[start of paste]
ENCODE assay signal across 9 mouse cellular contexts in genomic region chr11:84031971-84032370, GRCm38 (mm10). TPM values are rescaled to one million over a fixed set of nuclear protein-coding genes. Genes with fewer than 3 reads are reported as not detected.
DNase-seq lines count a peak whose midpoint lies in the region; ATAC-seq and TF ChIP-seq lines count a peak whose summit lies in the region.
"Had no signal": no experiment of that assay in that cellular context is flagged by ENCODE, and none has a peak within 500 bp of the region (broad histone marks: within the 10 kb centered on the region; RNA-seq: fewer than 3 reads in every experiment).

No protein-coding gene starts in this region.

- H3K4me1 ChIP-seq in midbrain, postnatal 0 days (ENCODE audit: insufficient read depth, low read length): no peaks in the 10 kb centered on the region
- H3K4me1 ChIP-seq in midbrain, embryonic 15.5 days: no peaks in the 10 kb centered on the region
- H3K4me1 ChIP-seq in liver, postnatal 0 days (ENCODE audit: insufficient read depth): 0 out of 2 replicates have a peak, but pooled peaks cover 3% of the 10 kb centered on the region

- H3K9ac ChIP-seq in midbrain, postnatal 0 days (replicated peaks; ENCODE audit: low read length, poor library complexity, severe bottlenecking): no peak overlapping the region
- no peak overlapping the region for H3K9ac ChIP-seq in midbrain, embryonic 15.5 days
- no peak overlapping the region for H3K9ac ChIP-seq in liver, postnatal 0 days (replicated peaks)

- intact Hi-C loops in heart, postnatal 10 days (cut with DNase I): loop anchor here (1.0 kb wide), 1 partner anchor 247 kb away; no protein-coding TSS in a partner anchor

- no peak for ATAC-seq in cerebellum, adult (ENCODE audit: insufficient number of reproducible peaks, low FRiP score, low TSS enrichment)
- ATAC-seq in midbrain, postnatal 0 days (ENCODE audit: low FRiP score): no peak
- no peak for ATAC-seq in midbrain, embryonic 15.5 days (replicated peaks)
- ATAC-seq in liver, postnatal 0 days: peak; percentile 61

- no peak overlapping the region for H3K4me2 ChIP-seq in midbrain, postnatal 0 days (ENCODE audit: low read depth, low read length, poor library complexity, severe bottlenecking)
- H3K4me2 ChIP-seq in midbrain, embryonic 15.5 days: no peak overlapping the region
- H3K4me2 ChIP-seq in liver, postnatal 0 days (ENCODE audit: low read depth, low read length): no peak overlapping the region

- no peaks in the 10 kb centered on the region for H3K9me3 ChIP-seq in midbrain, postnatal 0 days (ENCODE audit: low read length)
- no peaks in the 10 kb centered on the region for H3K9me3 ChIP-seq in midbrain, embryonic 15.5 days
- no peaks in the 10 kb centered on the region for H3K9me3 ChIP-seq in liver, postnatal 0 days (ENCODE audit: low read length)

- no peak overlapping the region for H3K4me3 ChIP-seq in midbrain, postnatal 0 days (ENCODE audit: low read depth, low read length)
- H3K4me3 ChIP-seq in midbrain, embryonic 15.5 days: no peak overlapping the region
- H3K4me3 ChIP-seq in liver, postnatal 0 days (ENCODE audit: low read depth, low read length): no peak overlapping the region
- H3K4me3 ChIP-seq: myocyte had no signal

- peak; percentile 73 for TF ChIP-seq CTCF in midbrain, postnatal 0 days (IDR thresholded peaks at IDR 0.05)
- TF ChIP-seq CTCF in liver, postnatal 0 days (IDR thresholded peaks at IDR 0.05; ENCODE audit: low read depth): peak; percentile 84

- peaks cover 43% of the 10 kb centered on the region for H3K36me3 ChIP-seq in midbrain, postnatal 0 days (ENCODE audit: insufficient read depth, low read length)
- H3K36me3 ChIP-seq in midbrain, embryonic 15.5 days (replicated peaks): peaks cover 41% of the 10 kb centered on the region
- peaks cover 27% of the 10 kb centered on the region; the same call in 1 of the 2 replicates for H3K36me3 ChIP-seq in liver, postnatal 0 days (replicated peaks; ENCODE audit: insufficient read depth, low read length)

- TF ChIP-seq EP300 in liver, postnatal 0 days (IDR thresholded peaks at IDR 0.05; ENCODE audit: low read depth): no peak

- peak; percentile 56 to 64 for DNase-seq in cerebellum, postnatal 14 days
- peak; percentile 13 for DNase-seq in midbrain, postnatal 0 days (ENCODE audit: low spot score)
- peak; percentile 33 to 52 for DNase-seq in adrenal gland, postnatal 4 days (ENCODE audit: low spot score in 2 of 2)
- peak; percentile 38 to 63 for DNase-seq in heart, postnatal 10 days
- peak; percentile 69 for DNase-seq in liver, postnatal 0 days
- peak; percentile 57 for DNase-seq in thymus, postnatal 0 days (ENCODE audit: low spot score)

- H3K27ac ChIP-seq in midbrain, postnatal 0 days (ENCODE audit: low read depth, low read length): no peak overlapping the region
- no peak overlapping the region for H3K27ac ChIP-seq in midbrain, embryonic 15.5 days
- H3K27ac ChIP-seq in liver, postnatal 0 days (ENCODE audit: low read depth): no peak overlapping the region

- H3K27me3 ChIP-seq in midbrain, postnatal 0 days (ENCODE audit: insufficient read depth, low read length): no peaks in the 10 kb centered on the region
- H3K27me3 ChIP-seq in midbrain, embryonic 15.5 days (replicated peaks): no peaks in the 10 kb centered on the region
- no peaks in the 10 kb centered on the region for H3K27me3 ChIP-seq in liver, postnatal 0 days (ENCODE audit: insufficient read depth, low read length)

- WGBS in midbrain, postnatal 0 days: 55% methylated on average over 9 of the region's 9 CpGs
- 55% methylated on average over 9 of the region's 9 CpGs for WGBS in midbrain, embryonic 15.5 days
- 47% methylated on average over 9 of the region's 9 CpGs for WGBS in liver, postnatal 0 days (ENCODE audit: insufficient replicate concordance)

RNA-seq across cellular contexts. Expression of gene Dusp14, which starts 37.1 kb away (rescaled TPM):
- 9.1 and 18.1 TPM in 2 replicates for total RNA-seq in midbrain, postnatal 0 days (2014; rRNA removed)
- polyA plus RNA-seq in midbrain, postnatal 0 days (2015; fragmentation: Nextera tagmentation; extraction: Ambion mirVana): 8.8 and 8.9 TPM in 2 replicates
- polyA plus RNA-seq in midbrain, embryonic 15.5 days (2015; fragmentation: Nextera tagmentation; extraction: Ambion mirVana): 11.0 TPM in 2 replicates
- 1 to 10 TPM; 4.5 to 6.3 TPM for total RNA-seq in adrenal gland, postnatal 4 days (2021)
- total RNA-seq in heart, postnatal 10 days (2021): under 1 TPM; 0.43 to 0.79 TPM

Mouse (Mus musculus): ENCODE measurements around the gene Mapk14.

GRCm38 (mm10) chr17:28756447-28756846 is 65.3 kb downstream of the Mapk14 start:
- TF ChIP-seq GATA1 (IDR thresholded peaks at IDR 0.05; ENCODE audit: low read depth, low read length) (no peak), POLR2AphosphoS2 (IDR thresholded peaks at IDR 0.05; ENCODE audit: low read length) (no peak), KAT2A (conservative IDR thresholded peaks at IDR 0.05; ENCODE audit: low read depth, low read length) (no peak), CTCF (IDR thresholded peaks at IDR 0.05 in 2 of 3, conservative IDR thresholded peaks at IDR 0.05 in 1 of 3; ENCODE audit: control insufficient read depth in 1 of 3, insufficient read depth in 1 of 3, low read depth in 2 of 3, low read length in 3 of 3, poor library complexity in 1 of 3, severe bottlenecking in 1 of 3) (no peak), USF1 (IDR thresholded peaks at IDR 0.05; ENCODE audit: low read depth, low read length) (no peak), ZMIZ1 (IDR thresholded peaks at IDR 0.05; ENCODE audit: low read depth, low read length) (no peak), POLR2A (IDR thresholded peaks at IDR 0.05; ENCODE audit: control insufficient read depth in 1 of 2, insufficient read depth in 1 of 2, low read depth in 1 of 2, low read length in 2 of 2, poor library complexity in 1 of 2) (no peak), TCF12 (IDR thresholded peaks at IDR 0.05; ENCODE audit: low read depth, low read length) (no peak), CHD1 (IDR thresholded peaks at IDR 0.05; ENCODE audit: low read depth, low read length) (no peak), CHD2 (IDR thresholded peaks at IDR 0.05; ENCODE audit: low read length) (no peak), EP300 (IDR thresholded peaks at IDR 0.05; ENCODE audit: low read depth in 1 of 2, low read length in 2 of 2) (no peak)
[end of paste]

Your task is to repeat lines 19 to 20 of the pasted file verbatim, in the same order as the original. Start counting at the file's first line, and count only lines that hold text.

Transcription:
- no peaks in the 10 kb centered on the region for H3K9me3 ChIP-seq in midbrain, postnatal 0 days (ENCODE audit: low read length)
- no peaks in the 10 kb centered on the region for H3K9me3 ChIP-seq in midbrain, embryonic 15.5 days